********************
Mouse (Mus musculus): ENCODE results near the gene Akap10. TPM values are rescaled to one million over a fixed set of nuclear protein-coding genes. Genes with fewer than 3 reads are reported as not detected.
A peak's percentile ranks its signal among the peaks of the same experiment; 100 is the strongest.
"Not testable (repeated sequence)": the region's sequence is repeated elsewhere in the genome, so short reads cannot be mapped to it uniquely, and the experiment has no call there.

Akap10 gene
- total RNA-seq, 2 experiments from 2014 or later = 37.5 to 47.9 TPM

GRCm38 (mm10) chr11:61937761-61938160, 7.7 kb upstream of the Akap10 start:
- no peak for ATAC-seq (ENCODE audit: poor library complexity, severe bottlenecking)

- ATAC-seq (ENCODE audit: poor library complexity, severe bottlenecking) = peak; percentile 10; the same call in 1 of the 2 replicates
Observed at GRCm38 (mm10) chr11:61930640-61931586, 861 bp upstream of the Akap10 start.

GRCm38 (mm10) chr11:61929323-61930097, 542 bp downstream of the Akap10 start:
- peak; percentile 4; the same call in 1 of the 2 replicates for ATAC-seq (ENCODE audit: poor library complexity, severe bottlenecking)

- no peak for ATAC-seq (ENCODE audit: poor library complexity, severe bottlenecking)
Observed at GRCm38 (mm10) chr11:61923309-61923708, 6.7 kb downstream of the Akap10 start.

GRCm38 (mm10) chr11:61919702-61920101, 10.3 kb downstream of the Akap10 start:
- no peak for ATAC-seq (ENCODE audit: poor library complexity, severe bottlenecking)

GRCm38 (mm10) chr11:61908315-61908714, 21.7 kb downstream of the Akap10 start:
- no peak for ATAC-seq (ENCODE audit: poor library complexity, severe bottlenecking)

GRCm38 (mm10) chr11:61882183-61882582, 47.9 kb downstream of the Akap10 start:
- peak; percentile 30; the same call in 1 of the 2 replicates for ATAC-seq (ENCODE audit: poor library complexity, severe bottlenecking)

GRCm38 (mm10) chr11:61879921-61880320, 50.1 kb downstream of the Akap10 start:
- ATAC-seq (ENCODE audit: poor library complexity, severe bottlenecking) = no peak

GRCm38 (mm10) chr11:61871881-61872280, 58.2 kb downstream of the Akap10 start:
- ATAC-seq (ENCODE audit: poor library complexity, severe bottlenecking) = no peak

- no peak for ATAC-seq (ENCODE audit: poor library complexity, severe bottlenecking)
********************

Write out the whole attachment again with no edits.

Mouse (Mus musculus): ENCODE results near the gene Akap10. TPM values are rescaled to one million over a fixed set of nuclear protein-coding genes. Genes with fewer than 3 reads are reported as not detected.
A peak's percentile ranks its signal among the peaks of the same experiment; 100 is the strongest.
"Not testable (repeated sequence)": the region's sequence is repeated elsewhere in the genome, so short reads cannot be mapped to it uniquely, and the experiment has no call there.

Akap10 gene
- total RNA-seq, 2 experiments from 2014 or later = 37.5 to 47.9 TPM

GRCm38 (mm10) chr11:61937761-61938160, 7.7 kb upstream of the Akap10 start:
- no peak for ATAC-seq (ENCODE audit: poor library complexity, severe bottlenecking)

- ATAC-seq (ENCODE audit: poor library complexity, severe bottlenecking) = peak; percentile 10; the same call in 1 of the 2 replicates
Observed at GRCm38 (mm10) chr11:61930640-61931586, 861 bp upstream of the Akap10 start.

GRCm38 (mm10) chr11:61929323-61930097, 542 bp downstream of the Akap10 start:
- peak; percentile 4; the same call in 1 of the 2 replicates for ATAC-seq (ENCODE audit: poor library complexity, severe bottlenecking)

- no peak for ATAC-seq (ENCODE audit: poor library complexity, severe bottlenecking)
Observed at GRCm38 (mm10) chr11:61923309-61923708, 6.7 kb downstream of the Akap10 start.

GRCm38 (mm10) chr11:61919702-61920101, 10.3 kb downstream of the Akap10 start:
- no peak for ATAC-seq (ENCODE audit: poor library complexity, severe bottlenecking)

GRCm38 (mm10) chr11:61908315-61908714, 21.7 kb downstream of the Akap10 start:
- no peak for ATAC-seq (ENCODE audit: poor library complexity, severe bottlenecking)

GRCm38 (mm10) chr11:61882183-61882582, 47.9 kb downstream of the Akap10 start:
- peak; percentile 30; the same call in 1 of the 2 replicates for ATAC-seq (ENCODE audit: poor library complexity, severe bottlenecking)

GRCm38 (mm10) chr11:61879921-61880320, 50.1 kb downstream of the Akap10 start:
- ATAC-seq (ENCODE audit: poor library complexity, severe bottlenecking) = no peak

GRCm38 (mm10) chr11:61871881-61872280, 58.2 kb downstream of the Akap10 start:
- ATAC-seq (ENCODE audit: poor library complexity, severe bottlenecking) = no peak

- no peak for ATAC-seq (ENCODE audit: poor library complexity, severe bottlenecking)